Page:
But now let us turn to the case of David. Oh, what music God brought out from his sorrowful soul! It is delightful to see what a personal matter David made of it. My sin- my iniquity- my transgression- the iniquity of my sin. Our sins cannot be charged to another, except only, in simple faith, to Him who bore them as our Divine Surety. The sinner is accountable to God for his own transgressions, and shall be finally dealt with- saved or condemned- upon his own individual responsibility. This is one sign of true repentance- for a man to see his sin to be his own, and to be brought to lay his mouth in the dust before God, and to acknowledge it, and say, "My sin."

Let us now turn to the penitential acknowledgment of David of his sin to the Lord. He confessed his sin: "I said, I will confess my transgressions unto the Lord." The frequent mention by the Holy Spirit of this Christian duty, the relation in which it stands to the glory of God, and the immense blessings of which it is the channel, mark it as a matter of the greatest moment. Yet, even in the Church of God, we know of no spiritual duty upon the surface of which Christians more rest, more set aside and overlook, than this one- the confession of sin to God.

We cannot but mark the hesitancy of David's mind, and consequent anguish of his soul, before he was brought to this acknowledgment: "When I kept silence, my bones waxed old through my roaring all the day long. For day and night Your hand was heavy upon me: my moisture is turned into the drought of summer."

"When I kept silence,"- when he hid his sin, and refused to acknowledge it, then did all the anguish of his soul come in like a flood. Do not overlook this feature. It may be a word of comfort to some who scan this page. He was brought to this acknowledgment with great reluctance and hesitancy; it was not until God, as it were, placed him upon a rack. If you are wise and thoughtful to learn, you will see a volume of most blessed truth in this.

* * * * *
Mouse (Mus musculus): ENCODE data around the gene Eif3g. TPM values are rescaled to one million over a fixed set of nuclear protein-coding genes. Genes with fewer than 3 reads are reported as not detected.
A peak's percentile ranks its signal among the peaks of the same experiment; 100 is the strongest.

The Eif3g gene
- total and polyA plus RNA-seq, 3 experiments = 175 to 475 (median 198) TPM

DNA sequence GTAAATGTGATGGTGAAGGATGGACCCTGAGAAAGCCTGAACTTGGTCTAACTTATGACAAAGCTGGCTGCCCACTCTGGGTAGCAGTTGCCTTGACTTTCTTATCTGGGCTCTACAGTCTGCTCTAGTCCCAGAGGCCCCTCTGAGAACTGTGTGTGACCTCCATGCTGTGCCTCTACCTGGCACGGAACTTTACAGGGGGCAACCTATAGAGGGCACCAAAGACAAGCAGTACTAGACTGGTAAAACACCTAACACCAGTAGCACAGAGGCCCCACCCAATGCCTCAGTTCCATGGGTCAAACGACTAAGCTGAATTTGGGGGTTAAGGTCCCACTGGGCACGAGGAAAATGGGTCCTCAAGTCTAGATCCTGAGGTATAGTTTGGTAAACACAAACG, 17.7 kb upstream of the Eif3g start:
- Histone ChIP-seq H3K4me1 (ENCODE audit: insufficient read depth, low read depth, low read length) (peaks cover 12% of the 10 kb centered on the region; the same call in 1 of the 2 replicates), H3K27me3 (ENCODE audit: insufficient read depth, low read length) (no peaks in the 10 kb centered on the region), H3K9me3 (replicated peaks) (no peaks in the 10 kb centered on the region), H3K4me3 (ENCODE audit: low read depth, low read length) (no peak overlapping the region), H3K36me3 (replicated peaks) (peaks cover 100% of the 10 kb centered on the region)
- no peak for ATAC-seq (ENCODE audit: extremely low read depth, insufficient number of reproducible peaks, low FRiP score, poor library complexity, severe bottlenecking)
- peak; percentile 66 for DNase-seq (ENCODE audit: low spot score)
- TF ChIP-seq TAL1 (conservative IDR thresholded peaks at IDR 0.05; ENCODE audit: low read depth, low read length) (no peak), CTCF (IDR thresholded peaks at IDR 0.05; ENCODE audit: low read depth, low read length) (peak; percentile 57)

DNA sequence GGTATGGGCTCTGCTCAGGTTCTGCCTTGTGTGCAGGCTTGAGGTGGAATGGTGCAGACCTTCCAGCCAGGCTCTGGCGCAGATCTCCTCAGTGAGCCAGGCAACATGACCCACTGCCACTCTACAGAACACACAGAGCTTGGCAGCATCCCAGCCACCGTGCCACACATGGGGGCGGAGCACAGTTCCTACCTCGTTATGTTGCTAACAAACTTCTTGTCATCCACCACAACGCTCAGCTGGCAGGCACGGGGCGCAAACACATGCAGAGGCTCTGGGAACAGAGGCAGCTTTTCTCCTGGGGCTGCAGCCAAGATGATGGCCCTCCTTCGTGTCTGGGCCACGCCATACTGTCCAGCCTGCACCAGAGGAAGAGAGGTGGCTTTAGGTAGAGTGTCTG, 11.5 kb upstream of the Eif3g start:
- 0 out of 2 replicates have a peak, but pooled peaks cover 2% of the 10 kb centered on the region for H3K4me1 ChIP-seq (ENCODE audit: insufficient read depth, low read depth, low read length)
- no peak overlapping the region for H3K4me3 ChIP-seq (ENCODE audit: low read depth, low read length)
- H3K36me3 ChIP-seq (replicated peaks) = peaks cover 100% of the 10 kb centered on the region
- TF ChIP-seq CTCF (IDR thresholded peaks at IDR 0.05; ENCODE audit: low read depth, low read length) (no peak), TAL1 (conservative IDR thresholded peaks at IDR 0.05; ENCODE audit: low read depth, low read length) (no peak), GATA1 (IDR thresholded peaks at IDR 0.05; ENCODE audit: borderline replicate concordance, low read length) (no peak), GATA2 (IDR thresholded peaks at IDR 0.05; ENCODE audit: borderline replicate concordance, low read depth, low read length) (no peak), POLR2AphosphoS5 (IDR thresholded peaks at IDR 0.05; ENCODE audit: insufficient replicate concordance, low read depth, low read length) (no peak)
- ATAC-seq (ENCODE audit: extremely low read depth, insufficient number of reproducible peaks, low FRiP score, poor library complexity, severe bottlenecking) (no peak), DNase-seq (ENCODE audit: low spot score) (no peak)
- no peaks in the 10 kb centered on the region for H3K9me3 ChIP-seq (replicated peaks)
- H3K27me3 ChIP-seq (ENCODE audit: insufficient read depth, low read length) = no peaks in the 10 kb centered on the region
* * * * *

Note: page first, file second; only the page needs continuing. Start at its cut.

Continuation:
But he was now brought to acknowledge his sin. Oh, how forcible his language! It sets forth the character of his sin: "I acknowledge my sin; mine iniquity have I not hid: I will confess my transgression;" as if he would exhaust all language in setting forth the deep sense he had of the blessedness of unveiling his heart before God in confession of sin. He did not conceal his sin, as did Achan; he did not deny it, as did Ananias and Sapphira; he did not extenuate it, as did Adam; but he frankly, fully, and freely acknowledged it. We have a striking reference to Adam's attempted concealment of his sin in Job 31:33. Job is speaking of his frank acknowledgment of sin; he says, "If I covered any transgressions as Adam, by hiding my iniquity in my bosom." Now, the whole posterity of Adam just do as he did: they wrap up their sins in their bosom- a sure evidence that they belong to him. Beloved, sin creates a shyness of God. Why did Adam wrap up his sin? He was afraid of God- he shrunk from God's presence and eye. Oh yes! there is a tendency to this in every child of God. When guilt is on the conscience, he loses the filial nearness he once had, and, as it were, hides himself from God, and does not fully confess to God his sin.

In explaining what true confession of sin is, I would remark, that the confession of many is no confession at all. Do you ask me why? Because it is not a minute, honest, frank acknowledgment of sin to God. What does God say? "Blessed is the man in whose spirit there is no deceit." Here, observe, deceit is spoken of in connection with the acknowledgment of transgression. How much deceit there may be in many of us in confession of sin to God, He only knows. We cannot but think there was some latent guile in Moses' confession to God in Exodus 4. God bid him go to Egypt. Moses excuses himself: "Lord, I am not eloquent; but I am slow of speech, and of a slow tongue." This was his excuse. But God knew there was something that he had not honestly, fully confessed. What was it? God tells him, "Go, return to Egypt, for all the men are dead which sought your life." Here was the secret wherefore he hesitated to go. It was unbelieving fear- an unmanly trembling for his life. God will have no reserves in our confessions to Him of sin. He will have us open all our hearts to Him in the same confidence with which He has opened His.